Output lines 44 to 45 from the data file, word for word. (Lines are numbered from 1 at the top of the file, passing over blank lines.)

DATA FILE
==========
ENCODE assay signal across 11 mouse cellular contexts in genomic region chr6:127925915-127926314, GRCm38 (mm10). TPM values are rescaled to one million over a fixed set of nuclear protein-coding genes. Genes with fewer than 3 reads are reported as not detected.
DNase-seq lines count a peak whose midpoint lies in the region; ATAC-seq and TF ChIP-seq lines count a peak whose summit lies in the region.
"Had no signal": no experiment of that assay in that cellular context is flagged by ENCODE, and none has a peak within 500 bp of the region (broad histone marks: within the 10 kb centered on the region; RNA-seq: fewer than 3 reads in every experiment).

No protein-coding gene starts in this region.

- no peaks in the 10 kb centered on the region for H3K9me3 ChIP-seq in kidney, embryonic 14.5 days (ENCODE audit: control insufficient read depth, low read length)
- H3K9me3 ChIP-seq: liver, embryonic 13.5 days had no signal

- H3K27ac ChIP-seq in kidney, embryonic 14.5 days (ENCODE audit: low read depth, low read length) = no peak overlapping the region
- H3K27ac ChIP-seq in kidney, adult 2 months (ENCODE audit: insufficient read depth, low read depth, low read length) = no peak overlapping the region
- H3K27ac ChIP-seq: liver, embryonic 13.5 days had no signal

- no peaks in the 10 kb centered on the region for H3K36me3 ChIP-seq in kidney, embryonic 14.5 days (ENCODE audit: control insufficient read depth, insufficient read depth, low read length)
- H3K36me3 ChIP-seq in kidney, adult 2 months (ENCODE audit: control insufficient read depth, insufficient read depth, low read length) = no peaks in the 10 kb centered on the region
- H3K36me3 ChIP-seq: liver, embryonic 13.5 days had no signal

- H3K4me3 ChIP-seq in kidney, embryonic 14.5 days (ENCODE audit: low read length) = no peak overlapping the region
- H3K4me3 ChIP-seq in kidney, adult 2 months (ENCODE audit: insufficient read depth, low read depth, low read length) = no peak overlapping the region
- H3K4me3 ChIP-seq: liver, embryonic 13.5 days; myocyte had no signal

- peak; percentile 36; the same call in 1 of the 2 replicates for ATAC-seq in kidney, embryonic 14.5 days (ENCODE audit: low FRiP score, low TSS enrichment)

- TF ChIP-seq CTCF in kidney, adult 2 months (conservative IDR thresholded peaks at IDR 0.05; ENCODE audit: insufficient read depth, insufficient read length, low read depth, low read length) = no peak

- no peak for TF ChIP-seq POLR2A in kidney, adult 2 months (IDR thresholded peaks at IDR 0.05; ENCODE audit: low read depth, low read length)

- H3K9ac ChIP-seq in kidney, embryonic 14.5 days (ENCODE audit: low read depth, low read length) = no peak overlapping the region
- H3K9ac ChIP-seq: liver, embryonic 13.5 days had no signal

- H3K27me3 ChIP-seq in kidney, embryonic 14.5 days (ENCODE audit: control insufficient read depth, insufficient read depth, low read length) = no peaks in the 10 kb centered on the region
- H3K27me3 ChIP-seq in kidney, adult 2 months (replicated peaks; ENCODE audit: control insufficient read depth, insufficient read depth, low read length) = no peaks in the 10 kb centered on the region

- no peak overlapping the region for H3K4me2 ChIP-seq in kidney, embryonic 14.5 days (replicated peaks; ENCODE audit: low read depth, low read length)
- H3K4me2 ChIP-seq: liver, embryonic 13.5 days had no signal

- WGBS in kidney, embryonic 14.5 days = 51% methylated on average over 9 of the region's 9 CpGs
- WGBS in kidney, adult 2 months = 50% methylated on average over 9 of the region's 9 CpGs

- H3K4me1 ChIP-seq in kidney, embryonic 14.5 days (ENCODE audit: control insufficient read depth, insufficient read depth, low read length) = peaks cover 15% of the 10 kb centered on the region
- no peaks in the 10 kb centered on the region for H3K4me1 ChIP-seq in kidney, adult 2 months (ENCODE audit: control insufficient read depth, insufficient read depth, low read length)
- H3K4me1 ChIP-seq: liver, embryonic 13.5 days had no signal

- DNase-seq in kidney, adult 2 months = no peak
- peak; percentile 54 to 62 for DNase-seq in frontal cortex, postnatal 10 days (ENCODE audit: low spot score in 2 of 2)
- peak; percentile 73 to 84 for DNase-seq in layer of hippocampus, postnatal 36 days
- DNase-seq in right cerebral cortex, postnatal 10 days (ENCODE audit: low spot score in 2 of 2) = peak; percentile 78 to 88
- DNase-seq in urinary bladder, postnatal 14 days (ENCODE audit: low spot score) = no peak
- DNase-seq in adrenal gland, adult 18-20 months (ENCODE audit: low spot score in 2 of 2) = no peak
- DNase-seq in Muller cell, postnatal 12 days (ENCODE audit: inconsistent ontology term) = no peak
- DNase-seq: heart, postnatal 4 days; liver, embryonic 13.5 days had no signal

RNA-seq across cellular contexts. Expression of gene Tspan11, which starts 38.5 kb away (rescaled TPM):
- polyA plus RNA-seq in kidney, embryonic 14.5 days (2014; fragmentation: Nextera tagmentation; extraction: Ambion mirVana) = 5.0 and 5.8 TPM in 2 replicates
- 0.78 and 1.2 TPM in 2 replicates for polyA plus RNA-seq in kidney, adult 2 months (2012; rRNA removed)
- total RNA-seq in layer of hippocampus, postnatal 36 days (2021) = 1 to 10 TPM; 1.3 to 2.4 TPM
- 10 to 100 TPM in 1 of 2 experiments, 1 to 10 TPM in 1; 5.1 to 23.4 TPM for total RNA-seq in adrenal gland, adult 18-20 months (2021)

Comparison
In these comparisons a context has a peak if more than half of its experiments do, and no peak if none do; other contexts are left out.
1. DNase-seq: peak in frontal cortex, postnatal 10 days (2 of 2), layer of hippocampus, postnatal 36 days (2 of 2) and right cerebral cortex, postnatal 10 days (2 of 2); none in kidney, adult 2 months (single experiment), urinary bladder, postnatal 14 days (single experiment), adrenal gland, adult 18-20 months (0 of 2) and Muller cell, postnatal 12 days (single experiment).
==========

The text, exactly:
In these comparisons a context has a peak if more than half of its experiments do, and no peak if none do; other contexts are left out.
1. DNase-seq: peak in frontal cortex, postnatal 10 days (2 of 2), layer of hippocampus, postnatal 36 days (2 of 2) and right cerebral cortex, postnatal 10 days (2 of 2); none in kidney, adult 2 months (single experiment), urinary bladder, postnatal 14 days (single experiment), adrenal gland, adult 18-20 months (0 of 2) and Muller cell, postnatal 12 days (single experiment).